POLITICS
02/07/2013 01:53 pm ET Updated Mar 01, 2013

Unions Push For 'Data-Driven' Fix To Guestworker Piece Of Immigration

WASHINGTON -- As unions and the business lobby meet in talks over immigration reform, the head of the AFL-CIO union federation stressed Thursday that organized labor wants to see a "data-driven solution" in whatever foreign guestworker program Congress produces as part of its comprehensive immigration package.

Each year, tens of thousands of foreign workers come to the U.S. to work on temporary visas, many of them in low-wage industries. Leaders on Capitol Hill have indicated they want to overhaul the current guest worker programs, which businesses complain are too cumbersome and unions complain are rife with employer and recruiter abuse.

Disagreements over these guest worker programs -- sometimes referred to as the "future flow" of immigrant workers -- arguably played a role in derailing the 2007 immigration talks. Now, the AFL-CIO and the Chamber of Commerce have come to the table to hash out their differences.

The business community does not want to see heavy restrictions placed on the number of guest worker visas available to employers, but unions would like to see the availability of visas determined by labor market conditions in particular industries and locations. Without such restrictions, they argue, employers will avail themselves of an unlimited pool of cheap labor, suppressing wages for Americans.

"We're proposing a data-driven solution to address the future flow of workers coming into the U.S. on employer-based visas," AFL-CIO President Richard Trumka said on a Thursday call with reporters. "We've constructed a solution that responds to legitimate employer needs while protecting workers."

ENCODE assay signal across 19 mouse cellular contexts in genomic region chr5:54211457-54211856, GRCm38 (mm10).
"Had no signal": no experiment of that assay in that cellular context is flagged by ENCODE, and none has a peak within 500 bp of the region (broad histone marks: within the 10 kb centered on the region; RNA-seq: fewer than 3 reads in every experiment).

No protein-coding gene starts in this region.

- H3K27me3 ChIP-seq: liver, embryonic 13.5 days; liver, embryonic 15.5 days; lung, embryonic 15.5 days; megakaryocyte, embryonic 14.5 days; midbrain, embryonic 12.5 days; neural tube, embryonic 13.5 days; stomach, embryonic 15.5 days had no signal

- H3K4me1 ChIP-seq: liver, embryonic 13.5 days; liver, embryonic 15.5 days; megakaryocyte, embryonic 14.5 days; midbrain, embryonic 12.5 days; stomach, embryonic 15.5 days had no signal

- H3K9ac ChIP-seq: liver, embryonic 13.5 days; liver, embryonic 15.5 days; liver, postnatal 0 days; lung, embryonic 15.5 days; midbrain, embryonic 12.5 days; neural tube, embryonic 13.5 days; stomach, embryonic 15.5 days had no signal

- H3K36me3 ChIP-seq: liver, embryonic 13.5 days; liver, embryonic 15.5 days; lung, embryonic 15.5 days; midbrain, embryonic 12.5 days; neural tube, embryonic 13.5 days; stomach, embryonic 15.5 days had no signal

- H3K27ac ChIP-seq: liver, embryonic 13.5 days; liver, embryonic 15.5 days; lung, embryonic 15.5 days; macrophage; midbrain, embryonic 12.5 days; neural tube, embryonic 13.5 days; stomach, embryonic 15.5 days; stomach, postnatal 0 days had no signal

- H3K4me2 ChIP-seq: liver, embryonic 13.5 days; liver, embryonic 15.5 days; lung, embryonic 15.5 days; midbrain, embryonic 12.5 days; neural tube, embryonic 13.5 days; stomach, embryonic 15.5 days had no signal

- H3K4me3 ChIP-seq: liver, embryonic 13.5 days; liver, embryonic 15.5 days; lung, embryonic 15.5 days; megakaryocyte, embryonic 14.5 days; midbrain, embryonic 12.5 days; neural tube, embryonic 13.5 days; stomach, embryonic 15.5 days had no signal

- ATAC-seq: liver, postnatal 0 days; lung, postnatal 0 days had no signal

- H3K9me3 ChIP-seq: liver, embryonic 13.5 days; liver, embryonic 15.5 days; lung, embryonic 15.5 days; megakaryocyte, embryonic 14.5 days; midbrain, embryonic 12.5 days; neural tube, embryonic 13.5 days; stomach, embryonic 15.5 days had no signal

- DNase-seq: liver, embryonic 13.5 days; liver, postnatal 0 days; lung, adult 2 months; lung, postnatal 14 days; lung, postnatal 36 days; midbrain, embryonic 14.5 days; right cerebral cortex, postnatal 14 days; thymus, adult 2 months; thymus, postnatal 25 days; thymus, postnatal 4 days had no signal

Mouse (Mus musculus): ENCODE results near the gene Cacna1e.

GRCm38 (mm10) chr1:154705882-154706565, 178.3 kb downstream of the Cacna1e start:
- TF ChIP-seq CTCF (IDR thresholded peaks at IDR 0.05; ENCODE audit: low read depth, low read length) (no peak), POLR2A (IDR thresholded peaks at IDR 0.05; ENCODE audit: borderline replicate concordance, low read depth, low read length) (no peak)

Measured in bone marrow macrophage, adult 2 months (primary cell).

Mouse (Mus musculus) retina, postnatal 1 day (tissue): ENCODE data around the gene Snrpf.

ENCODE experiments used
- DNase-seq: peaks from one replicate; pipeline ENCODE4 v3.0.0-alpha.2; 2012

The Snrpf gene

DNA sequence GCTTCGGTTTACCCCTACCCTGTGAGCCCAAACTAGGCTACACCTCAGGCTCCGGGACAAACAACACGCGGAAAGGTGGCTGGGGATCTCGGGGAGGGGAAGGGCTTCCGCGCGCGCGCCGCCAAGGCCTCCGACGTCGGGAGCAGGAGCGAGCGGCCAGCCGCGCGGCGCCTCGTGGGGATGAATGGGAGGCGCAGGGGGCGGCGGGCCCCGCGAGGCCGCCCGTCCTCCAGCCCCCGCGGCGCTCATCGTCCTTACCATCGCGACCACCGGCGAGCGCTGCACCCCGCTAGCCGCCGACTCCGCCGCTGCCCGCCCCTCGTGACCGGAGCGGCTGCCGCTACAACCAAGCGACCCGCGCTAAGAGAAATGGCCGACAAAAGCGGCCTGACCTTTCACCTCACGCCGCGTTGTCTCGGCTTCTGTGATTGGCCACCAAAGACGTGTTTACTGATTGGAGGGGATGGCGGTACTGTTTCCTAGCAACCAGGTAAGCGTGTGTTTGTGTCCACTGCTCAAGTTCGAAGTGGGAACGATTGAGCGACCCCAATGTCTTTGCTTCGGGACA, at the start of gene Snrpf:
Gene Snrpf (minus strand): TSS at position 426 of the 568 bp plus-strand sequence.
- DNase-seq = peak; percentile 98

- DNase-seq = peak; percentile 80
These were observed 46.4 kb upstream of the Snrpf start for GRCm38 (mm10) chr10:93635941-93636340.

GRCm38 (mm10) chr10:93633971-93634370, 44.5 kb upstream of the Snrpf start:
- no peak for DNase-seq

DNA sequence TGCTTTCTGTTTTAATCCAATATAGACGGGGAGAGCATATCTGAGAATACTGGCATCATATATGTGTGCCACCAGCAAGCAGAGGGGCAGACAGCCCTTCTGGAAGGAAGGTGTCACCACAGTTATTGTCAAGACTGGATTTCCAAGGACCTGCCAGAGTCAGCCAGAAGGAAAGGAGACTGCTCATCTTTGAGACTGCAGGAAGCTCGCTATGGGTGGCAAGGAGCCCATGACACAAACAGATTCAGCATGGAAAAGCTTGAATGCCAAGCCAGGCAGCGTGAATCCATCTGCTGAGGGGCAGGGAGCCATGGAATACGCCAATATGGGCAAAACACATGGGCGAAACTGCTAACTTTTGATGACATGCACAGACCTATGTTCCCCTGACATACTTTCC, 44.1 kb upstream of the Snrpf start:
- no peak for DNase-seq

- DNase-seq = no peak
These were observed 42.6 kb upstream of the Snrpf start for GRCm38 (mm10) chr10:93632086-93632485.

He said he didn't buy arguments that such a system wouldn't be flexible enough to respond quickly to changes in employers' needs.

"A data-driven system would take care of those things," he said. "The system would plan ahead and be able to predict where shortages were and where. The system is fair, it's flexible, and it meets the needs of employers."

An official for the Chamber, which didn't respond to a query from HuffPost regarding the guest worker discussions, indicated recently that the group does not want to see any kind of restrictions put on visas.

Trumka said organized labor's discussions with the Chamber would continue Thursday and Friday. He described the negotiations as "going well." He wouldn't say whether the AFL-CIO would ultimately oppose an immigration package that included a more traditional guest worker program without data-determined caps on visas.

AFL-CIO officials stressed that the group's top priority was a pathway to citizenship for the 11 million undocumented workers who are already in the country. Giving them citizenship would help curb workplace abuses and raise wages for all workers, they said.

"There are many many people in this country who want to work in good jobs," said Maria Elena Durazo, secretary-treasurer of the Los Angeles County Federation of Labor. "We can't have this cheap labor pool of 11 million people."

As part of its immigration campaign, the AFL-CIO will be hosting demonstrations this month in Nevada, Georgia, Colorado, Washington, Oregon, California, Florida and Texas.

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